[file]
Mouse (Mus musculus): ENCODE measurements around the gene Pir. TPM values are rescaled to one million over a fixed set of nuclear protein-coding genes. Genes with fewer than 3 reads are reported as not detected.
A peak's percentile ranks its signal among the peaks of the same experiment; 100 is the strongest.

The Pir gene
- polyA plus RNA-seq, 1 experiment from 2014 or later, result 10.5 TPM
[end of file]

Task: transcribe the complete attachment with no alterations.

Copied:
Mouse (Mus musculus): ENCODE measurements around the gene Pir. TPM values are rescaled to one million over a fixed set of nuclear protein-coding genes. Genes with fewer than 3 reads are reported as not detected.
A peak's percentile ranks its signal among the peaks of the same experiment; 100 is the strongest.

The Pir gene
- polyA plus RNA-seq, 1 experiment from 2014 or later, result 10.5 TPM